If you haven’t received a flu shot, it is not too late even in December, but don’t delay.
The Kansas Department of Health and Environment reports upcoming holiday plans could increase your likelihood of coming in contact with influenza.
The flu season in Kansas usually peaks after the holidays in January.
“The weeks following the winter holidays are typically when we see the height of the cold and flu season in Kansas,” said Howard Rodenberg, director of KDHE’s Division of Health.
“During the holidays many families travel and spend time in crowded places and these are conditions which favor the spread of influenza and other respiratory viruses.”
While supplies of flu vaccine have been lower in some areas than others, according to CDC, by the end of November it is expected more than 81 million doses of vaccine will have been distributed throughout the United States.
That is close to the highest amount of vaccine ever available in a flu season.
Flu shots are available through the Marion County Health Department in Marion and most family-practice clinics in the county.
Certain individuals are at greater risk of complications from the flu and should seek out the available vaccine in their community, if they haven’t already.
The following individuals are considered at high risk:
- People 65 years and older;
- People who live in nursing homes and other long-term care facilities that house those with long-term illnesses;
- Adults and children 6 months and older with chronic heart or lung conditions, including asthma;
- Adults and children 6 months and older who needed regular medical care or were in a hospital during the previous year because of a metabolic disease (such as diabetes), chronic kidney disease, or weakened immune system (including immune system problems caused by medicines or by infection with human immunodeficiency virus-HIV/AIDS);
- Children 6 months to 18 years old who are on long-term aspirin therapy. (Children given aspirin while they have influenza are at risk of Reye syndrome.);
- Women who will be pregnant during the influenza season;
- All children 6 to 23 months old;
- People with any condition that can compromise respiratory function or the handling of respiratory secretions-that is, a condition that makes it hard to breathe or swallow, such as brain injury or disease, spinal cord injuries, seizure disorders, or other nerve or muscle disorders.
In addition, because nearly one-third of people 50 to 64 years old in the United States have one or more medical conditions that place them at increased risk for serious flu complications, vaccination is also recommended for this age group.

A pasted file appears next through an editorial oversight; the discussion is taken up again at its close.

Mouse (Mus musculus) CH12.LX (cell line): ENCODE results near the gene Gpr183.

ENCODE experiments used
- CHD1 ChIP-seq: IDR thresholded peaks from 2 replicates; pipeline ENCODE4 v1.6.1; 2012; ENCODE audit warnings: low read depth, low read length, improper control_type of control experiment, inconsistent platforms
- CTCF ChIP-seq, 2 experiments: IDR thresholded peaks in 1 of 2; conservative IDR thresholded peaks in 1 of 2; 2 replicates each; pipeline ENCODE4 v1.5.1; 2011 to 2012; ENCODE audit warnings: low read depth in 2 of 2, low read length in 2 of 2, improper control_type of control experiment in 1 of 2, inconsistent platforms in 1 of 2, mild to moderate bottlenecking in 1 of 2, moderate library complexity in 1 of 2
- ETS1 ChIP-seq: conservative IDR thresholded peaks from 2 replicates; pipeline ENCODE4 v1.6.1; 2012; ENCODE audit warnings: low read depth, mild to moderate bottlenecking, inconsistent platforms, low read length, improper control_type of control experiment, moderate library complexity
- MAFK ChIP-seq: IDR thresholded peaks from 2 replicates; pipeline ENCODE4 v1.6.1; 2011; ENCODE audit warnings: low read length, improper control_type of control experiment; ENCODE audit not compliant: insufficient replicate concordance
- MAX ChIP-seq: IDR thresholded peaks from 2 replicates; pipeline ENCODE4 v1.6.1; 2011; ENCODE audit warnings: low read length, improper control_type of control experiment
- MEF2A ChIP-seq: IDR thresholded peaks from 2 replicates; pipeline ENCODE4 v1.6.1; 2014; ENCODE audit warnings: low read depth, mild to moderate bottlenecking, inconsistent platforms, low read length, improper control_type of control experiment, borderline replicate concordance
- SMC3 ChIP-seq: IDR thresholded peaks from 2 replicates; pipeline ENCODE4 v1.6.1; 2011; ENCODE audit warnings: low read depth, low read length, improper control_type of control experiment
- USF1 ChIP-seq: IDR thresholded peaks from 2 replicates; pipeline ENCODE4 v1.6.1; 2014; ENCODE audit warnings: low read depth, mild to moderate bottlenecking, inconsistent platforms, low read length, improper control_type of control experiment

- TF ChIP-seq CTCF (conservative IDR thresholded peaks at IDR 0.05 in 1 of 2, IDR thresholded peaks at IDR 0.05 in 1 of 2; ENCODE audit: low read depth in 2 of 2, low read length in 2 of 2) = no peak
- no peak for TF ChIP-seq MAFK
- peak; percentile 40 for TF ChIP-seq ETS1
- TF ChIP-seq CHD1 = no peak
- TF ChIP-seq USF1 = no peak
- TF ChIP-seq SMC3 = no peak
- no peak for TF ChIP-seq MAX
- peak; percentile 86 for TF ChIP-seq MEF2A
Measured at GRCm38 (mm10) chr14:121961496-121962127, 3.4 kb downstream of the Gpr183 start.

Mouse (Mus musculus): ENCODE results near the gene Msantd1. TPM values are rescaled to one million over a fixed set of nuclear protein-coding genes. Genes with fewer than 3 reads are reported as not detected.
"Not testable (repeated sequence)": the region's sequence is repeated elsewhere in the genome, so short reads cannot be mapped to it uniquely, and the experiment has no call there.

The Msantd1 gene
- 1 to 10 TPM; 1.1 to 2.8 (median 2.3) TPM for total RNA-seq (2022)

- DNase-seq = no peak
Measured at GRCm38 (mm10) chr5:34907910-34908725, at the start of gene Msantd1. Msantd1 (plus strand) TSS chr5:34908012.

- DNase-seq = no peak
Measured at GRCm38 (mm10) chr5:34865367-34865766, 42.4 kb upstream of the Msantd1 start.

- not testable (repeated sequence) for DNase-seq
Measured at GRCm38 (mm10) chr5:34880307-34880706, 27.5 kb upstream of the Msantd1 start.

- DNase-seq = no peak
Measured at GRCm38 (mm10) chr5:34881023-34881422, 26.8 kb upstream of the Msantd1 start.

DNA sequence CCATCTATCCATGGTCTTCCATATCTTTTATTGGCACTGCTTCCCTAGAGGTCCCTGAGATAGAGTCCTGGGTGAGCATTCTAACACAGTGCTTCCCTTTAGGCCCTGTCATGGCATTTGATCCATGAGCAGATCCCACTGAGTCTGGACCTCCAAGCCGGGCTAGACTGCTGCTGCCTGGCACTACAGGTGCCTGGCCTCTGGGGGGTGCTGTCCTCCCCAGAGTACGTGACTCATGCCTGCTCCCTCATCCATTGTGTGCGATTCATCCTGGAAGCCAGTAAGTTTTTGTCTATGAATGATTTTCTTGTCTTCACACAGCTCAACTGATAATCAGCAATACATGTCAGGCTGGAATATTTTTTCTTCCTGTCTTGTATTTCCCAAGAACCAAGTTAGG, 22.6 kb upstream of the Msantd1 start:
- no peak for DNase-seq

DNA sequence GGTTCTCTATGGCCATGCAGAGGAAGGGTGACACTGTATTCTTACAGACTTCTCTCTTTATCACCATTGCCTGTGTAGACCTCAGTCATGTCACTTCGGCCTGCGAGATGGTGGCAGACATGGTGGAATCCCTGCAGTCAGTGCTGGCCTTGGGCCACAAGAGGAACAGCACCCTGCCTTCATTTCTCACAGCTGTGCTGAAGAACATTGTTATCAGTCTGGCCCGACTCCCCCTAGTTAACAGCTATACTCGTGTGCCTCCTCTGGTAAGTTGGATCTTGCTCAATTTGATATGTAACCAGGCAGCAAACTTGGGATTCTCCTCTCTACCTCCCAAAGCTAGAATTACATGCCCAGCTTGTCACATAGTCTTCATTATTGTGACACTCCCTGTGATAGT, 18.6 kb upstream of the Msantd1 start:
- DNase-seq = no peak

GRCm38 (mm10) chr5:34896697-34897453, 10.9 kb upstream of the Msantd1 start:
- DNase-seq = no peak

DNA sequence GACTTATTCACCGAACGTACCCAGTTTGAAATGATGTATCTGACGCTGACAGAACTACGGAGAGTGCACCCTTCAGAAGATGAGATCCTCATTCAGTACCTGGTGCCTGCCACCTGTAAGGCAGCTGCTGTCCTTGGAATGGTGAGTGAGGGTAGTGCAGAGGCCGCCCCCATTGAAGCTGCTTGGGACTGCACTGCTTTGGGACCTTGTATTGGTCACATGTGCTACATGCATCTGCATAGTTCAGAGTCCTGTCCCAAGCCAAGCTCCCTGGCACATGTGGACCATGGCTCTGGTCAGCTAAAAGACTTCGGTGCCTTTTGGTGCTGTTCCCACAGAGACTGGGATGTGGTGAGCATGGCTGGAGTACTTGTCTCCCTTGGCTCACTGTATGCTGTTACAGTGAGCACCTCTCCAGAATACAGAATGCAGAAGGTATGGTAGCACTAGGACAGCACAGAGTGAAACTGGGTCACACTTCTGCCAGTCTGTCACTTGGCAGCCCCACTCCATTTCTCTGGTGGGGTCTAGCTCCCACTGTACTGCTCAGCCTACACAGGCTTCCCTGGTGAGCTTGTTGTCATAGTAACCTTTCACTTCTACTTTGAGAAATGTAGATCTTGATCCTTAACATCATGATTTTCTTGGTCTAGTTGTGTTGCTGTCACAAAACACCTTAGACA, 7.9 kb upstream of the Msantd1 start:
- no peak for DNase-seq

Finally, any person in close contact with someone in a high-risk group should get vaccinated. This includes all health-care workers, household contacts and out-of-home caregivers of children 6 to 23 months old, and close contacts of people 65 years and older.
KDHE recommends the following:
- Obtain an influenza shot if you have not already done so this year, particularly if you are more vulnerable for severe complications of influenza.
- Wash your hands frequently.
- Cover your cough.
- Stay home when sick and limit contact with large crowds of people during the height of the flu season.
- Contact your medical provider first if you are experiencing cold or flu symptoms that you believe require medical attention.
If you begin to feel achy and feverish with a dry cough, get plenty of rest, drink plenty of liquids, and use ibuprofen or acetaminophen to reduce fever.
Due to the risk of Reye’s Syndrome, aspirin and other medicines containing salicylate should not be given to children.
Medications are available to reduce the severity and shorten the duration of influenza, but they must be administered within 48 hours of illness onset. They do not cure influenza.
Influenza is a highly contagious respiratory illness, and its symptoms include sudden onset of fever, sore throat, muscle aches, and non-productive cough.
More serious illness can result if pneumonia occurs.
Influenza is spread by direct contact with an infected person or by airborne droplets that produce infection when they are inhaled or ingested off the hands.
Persons are most contagious during the 24 hours before they develop symptoms and are usually still infectious for the next six or seven days.
The incubation period, the time from when the virus enters the body until symptoms appear, is usually one to three days.
Treatment for uncomplicated influenza includes bed rest, adequate fluid intake, relief of cough and sore throat symptoms, and ibuprofen or acetaminophen to reduce fever.
Rodenberg noted the flu vaccine is usually around 80 percent effective in preventing illness from influenza virus. This means that it is possible to get influenza after having the vaccine, but even when illness occurs symptoms are usually less severe and complications less frequent.
The vaccine itself cannot cause you to get the flu. It takes at least two weeks to build immunity after getting your shot.